The Tool Changes the Brain

A young Computer Scientist named Leonard, who will be attending Carnegie Mellon University sent me this article, “Is Google Making us Stupid?”.  The article describes how the use of the Internet is changing our thinking processes:

My mind now expects to take in information the way the Net distributes it: in a swiftly moving stream of particles. Once I was a scuba diver in the sea of words. Now I zip along the surface like a guy on a Jet Ski…

Sergey Brin and Larry Page, the gifted young men who founded Google while pursuing doctoral degrees in computer science at Stanford, speak frequently of their desire to turn their search engine into an artificial intelligence, a HAL-like machine that might be connected directly to our brains

Just so you know, I feel that the Google founders — while very smart and rich guys — are off the mark when it comes to a search engine being the ultimate in artificial intelligence.

While efficiency in locating information is extremely helpful, it’s missing the fact that problem solving and innovation are not the result of just getting answers more quickly (note: this is a concept I grapple with all the time while we help aerospace companies become more efficient in design engineering). Human ingenuity is based on abstract pattern recognition and cognitive processes that are not adequately modeled by current computer scientists.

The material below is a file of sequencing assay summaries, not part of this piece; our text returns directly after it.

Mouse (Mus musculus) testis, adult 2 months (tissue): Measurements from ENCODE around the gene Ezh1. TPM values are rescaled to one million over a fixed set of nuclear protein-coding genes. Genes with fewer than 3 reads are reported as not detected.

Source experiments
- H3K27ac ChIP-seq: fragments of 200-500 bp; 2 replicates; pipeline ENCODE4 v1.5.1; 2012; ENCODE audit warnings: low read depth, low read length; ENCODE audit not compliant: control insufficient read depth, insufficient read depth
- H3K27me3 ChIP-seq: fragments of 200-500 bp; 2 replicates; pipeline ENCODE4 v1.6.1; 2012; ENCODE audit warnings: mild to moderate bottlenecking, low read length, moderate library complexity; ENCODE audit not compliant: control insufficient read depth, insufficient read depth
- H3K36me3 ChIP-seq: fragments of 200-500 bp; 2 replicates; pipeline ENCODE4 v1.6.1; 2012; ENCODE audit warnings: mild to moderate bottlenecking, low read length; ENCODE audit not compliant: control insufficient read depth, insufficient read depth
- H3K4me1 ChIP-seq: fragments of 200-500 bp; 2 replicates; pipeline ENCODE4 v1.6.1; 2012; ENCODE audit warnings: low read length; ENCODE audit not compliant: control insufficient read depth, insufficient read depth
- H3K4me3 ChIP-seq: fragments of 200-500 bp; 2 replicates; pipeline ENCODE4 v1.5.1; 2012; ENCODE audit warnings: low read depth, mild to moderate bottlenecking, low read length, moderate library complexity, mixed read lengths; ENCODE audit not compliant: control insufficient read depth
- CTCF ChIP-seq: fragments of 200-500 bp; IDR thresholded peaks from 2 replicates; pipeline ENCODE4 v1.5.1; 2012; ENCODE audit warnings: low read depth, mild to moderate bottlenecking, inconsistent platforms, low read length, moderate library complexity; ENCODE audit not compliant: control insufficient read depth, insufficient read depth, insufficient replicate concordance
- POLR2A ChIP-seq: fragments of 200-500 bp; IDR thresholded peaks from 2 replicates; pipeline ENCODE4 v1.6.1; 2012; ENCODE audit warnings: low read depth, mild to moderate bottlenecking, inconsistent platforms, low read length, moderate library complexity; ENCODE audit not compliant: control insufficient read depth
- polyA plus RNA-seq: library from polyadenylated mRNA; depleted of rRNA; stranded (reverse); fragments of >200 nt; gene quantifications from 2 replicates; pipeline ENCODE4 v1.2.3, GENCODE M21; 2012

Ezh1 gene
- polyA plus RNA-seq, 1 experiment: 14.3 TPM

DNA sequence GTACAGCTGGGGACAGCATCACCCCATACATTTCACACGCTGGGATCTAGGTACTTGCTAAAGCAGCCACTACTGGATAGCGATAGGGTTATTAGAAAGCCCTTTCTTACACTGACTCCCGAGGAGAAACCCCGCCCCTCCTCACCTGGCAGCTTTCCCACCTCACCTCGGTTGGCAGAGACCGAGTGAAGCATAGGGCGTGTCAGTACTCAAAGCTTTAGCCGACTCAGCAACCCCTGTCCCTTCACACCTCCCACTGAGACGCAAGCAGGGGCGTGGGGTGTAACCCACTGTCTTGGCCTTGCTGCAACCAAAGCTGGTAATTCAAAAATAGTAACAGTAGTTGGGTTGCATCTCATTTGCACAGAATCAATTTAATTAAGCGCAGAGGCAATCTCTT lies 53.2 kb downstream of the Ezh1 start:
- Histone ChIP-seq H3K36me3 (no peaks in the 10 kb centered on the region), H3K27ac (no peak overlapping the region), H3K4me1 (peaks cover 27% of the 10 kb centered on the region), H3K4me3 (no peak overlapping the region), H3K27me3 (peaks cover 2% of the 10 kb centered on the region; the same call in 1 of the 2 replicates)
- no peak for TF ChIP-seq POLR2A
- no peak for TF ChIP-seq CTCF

Thus, in many ways the Google boys are like the early airplane builders who were trying desperately to make the piston engine more efficient. Meanwhile, a group of scientists developed the turbine engine that changed the rules of the game. The artificial intelligence community is still in the age of the propeller airplane. Who is going to rethink the human cognition principles and develop the equivalent of the jet engine for computer science?

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